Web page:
For some reason, from the moment find out you're expecting everyone feels the need to offer up advice, solicited or not. Unfortunately, this continues when the resulting child arrives. Even more unfortunately, is that this "advice" comes from strangers and family alike.
Here are a few topics I seem to get the most help on:
1- Birthing methods: Before the whole debacle of our birthing experience happened, Casey and I were proud students of The Bradley Method, or husband-coached childbirth. We were even strongly considering a home birth. Yep, as in, born-in-the-living-room-into-our-own-hands, home birth. Of course, we never told anyone this because, frankly, we didn't care to hear all the fear-based opinions of doing so. Telling people that we were planning a "natural" birth (where natural means un-medicated; not just delivered 'traditionally') was enough to hit the advice limit in itself. My favorite has to be the lady that once told me, "I'm sure you'll eventually want drugs. I know I would have been fully sedated if it had been offered". Of course, we all know what happened and how I
2- Parenting methods: From the very minute Beatrice Kate was born, we started receiving advice. Everyone wanted to tell us how to raise our new baby. I'll never forget people saying things like, "You guys could go on a vacation while Bea is in the hospital." That just blew my mind. She wasn't in a daycare. She was in the hospital. As in, fighting for her life hospitalization. It nearly killed me to walk down the hall to get lunch during the day. There were no umbrella drinks in our future for
When she got home, she cried a. lot. in the early days and I was quickly becoming a shell of my former self. I was told that "Crying makes a baby grow" and the variation of this, "Crying makes a baby stronger." This of course is not true- not even for a healthy, robust eight pounder, especially not for my tiny travel-size baby. When I rushed to her side at every whimper or noise, I heard that I would "spoil her".
I am a firm believer that you cannot spoil a baby, especially a newborn (which Beatrice Kate was for a full 3 months). Of course, I am starting to think that Bea is using this fact to her advantage nowadays, but still. If my child cries, I will respond to her. We do not practice the "cry it out" method in this house. We barely practice the "cry for 20 seconds" method, much to my husbands chagrin.
3- Feeding strategy: Trust me, I know that the whole formula versus breastmilk is a hot topic issue and I do not intend on starting an internet war over it on our blog today. But I will say that breastmilk and exclusively breastfeeding Beatrice Kate since she was born has contributed a large part of the reason that she is currently a healthy, normal 11 month old (wow, 11 months, really?). I absolutely believe that breastmilk saved her life when she was in the NICU and was facing a potential NEC diagnosis. I absolutely believe that it will someday pay off with a higher IQ and a decreased risk for childhood obesity and has helped partially protect her from SIDS.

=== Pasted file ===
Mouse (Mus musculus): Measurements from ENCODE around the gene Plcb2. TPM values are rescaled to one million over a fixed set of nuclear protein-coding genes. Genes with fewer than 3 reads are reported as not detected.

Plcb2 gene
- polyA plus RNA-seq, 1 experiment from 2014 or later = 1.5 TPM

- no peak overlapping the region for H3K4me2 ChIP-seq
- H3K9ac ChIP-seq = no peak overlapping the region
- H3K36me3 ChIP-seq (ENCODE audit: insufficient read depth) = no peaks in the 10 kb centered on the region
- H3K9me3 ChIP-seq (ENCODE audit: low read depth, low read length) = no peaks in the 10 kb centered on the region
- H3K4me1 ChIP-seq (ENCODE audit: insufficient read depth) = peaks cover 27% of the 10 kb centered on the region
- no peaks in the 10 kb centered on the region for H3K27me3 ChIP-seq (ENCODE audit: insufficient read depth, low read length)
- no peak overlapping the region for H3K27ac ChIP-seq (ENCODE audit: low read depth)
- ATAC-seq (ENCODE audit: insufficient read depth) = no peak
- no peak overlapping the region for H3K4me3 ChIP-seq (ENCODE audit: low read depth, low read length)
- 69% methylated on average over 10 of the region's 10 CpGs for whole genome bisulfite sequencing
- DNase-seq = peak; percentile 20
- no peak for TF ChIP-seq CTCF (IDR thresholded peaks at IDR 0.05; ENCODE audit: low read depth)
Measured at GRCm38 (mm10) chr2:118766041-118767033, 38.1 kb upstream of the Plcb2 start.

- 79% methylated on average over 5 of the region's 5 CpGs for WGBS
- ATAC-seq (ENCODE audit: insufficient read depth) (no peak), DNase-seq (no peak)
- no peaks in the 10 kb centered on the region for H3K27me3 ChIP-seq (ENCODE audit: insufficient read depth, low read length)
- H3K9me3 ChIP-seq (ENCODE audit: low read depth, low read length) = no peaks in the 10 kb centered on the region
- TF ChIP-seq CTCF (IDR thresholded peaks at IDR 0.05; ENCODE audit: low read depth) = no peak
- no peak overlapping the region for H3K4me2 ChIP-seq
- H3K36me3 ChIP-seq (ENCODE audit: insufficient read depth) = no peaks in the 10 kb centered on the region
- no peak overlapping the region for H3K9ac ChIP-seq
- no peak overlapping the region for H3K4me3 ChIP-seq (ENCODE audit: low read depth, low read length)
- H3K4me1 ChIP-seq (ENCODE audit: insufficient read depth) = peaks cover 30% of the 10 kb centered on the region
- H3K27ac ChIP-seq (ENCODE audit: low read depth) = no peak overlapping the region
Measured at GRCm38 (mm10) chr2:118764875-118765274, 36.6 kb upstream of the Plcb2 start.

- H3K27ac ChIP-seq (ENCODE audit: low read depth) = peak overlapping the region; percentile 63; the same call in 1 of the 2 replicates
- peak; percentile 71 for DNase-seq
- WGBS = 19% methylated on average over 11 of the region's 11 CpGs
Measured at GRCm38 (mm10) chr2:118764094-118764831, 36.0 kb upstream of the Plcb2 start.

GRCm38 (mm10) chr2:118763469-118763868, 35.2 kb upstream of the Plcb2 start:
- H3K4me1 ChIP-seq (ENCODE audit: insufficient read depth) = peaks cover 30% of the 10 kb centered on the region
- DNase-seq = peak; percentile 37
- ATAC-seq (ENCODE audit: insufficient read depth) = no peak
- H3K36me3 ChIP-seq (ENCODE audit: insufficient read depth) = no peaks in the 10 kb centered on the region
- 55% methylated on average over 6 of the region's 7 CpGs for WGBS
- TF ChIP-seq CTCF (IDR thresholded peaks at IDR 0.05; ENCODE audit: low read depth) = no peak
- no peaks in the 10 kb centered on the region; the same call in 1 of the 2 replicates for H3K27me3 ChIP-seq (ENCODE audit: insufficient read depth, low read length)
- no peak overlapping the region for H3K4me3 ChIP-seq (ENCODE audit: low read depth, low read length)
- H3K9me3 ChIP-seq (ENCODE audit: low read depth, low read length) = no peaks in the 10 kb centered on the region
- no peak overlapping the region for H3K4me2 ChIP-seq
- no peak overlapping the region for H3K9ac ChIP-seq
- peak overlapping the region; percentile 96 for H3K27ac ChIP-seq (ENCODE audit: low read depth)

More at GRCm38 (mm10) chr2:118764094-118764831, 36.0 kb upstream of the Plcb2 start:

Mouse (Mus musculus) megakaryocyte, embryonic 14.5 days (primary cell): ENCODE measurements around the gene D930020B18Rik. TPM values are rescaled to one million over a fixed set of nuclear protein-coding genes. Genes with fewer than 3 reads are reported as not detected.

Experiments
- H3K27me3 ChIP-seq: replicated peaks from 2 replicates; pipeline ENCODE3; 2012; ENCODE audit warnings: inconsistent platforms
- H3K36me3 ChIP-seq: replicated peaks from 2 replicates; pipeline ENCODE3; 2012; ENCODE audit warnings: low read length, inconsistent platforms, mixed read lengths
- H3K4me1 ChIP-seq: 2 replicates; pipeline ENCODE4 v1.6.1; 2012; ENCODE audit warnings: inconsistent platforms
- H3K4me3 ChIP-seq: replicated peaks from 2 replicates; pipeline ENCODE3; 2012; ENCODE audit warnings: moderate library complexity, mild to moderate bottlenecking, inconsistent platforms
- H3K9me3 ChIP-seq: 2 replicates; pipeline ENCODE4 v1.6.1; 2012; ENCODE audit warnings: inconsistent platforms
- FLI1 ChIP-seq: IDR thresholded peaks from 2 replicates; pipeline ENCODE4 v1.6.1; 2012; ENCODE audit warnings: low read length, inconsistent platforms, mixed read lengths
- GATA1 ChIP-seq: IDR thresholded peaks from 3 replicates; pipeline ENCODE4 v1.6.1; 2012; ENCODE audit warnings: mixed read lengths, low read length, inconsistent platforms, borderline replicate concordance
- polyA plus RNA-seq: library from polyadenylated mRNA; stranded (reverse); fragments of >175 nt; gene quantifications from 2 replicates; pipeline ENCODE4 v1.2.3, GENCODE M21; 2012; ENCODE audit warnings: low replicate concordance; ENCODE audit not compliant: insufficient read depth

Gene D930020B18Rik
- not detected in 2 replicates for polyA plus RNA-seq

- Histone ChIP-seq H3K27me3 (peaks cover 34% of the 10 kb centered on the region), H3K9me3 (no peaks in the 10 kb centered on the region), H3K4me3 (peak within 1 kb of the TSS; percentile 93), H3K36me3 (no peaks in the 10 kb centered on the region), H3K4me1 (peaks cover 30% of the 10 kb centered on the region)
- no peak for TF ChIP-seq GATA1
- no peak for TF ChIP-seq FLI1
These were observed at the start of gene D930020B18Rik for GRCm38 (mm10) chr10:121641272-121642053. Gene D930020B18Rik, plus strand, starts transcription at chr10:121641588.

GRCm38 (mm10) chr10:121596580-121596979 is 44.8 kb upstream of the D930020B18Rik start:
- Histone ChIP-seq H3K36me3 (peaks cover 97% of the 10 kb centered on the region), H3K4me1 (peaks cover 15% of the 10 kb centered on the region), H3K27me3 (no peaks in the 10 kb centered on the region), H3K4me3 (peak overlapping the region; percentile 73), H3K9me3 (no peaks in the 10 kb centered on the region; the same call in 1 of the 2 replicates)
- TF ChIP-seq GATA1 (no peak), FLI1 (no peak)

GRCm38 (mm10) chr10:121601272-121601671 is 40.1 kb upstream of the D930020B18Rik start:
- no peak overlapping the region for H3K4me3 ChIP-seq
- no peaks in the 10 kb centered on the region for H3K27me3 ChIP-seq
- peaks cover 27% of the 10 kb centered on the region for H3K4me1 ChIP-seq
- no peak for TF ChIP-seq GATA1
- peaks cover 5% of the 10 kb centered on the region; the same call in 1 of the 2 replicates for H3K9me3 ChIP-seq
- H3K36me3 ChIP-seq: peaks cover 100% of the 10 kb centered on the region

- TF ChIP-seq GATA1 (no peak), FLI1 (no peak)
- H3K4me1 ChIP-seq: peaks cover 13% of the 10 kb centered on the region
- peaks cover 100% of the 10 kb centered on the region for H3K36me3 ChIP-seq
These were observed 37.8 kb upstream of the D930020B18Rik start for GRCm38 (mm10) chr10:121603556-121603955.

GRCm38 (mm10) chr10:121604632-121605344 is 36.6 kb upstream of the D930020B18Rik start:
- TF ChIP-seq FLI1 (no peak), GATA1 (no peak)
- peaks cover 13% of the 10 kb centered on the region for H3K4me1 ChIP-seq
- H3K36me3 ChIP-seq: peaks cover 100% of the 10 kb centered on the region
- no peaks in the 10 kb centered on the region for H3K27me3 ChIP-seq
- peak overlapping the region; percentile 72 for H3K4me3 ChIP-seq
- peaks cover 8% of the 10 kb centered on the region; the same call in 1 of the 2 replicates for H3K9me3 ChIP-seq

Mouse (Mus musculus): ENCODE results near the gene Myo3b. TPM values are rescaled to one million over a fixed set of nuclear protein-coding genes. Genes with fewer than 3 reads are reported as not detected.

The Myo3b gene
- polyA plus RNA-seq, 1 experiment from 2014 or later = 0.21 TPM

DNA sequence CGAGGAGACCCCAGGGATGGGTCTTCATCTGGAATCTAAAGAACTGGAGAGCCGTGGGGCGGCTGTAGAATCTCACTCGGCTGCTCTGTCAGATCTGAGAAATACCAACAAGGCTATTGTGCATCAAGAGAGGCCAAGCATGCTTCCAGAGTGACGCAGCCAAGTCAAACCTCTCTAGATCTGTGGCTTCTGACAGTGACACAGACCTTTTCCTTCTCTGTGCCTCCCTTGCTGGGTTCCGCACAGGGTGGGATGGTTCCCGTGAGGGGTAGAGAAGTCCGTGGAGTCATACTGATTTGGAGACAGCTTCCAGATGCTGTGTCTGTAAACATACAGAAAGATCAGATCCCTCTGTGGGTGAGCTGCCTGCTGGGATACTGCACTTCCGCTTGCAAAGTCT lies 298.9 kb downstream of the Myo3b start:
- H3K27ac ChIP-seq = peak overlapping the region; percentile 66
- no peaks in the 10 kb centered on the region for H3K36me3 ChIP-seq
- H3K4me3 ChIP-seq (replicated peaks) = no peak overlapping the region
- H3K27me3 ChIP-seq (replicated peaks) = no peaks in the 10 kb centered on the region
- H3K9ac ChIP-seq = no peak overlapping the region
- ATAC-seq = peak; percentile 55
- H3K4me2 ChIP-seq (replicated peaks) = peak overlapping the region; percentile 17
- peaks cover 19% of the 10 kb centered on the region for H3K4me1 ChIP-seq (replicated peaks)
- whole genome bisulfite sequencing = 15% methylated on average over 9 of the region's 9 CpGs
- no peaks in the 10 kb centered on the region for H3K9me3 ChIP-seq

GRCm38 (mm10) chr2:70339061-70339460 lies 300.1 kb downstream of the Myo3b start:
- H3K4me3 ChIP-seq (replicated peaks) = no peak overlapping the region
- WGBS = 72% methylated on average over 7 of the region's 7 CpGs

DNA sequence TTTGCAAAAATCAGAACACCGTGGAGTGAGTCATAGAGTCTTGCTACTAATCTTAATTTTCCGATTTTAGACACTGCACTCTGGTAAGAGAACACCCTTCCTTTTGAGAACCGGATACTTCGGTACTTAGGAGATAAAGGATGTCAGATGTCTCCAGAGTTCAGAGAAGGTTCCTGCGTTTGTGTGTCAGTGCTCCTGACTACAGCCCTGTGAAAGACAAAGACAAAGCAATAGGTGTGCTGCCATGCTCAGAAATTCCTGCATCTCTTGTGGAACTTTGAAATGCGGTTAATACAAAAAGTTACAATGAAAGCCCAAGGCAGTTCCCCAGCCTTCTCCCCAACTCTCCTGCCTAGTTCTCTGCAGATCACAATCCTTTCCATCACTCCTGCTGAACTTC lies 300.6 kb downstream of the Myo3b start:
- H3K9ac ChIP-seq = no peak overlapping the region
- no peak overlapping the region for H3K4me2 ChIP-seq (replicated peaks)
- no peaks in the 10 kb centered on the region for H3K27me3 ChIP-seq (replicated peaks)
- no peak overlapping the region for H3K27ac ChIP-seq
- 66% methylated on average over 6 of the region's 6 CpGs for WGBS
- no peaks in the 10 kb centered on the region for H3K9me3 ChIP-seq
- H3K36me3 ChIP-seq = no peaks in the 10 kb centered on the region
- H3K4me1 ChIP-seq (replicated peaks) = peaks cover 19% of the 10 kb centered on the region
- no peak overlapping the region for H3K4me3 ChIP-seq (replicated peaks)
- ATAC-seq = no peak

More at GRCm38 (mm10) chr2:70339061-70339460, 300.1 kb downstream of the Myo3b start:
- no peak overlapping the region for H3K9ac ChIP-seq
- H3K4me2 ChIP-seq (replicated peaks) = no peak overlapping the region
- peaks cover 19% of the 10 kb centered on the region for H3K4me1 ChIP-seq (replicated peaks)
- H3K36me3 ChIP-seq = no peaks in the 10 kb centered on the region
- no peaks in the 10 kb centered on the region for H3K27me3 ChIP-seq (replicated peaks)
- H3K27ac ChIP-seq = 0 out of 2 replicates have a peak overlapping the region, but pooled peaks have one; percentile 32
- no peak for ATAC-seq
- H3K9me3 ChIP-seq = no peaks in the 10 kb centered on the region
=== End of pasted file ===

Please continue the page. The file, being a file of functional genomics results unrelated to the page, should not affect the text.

Has breastfeeding a former preemie been easy? No. Not in the least. It's been one of the hardest challenges of my life. From trying to nurse an infant with a mouth the size of a quarter, to fighting reflux discomfort, to dealing with a stupid nipple shield and a stubborn baby who will only nurse in one spot in our house (on my bed, in the dark, with no distractions- Uh, how am I supposed to catch that Law and Order: SVU Marathon now?). Breastfeeding is hard. You hear that? It's very, very hard. Someday, I'll do a post about all the challenges and successes we've had with it because there have been a lot.
However, for our family, breast is indeed best. Now, here's where the 'advice' comes into play. I fully intend to nurse Beatrice Kate as long as she and I both are willing and able to do so. If that means she weans herself at a year, fine. If she's still nursing once or twice a day when she's 2- then that's OK for me, too. Why is it that folks, other than my husband, feel the need to insert their opinion in on this? I'm not feeding you or your child, so what does it matter to you how long I nurse mine? I've had everyone from a stranger in a Weight Watchers meeting to a Raleigh Police Officer (yep!) to even my own family, harass me about nursing a baby who isn't a newborn. Sometimes I think about just shouting "Boobie" at them just for spite...
Maybe someday I will. Then I'm sure I'll be on the front page of the N&O as the crazy, granola-hippie-mom who shouts at cops for her breastfeeding rights. That'll make my parent's proud, I'm sure.
Anyway, the bottom line is this: Do with your kids what you think is best for them and I'll do the same for mine. I don't plan to discuss or judge your parenting decisions for them with you. So, to all the crazy people out there (and it's well-established that you will eventually find your way to me) don't give me grief about how I raise my baby. Whether I want to feed her organic prune puree with truffle oil or a McDonald's double cheeseburger with a milkshake to wash it down, she's my baby, dammit and I'll feed her what I think is best. (Also, just know, I would never feed Beatrice Kate a McDonald's burger or milkshake... her father would divorce me I think.)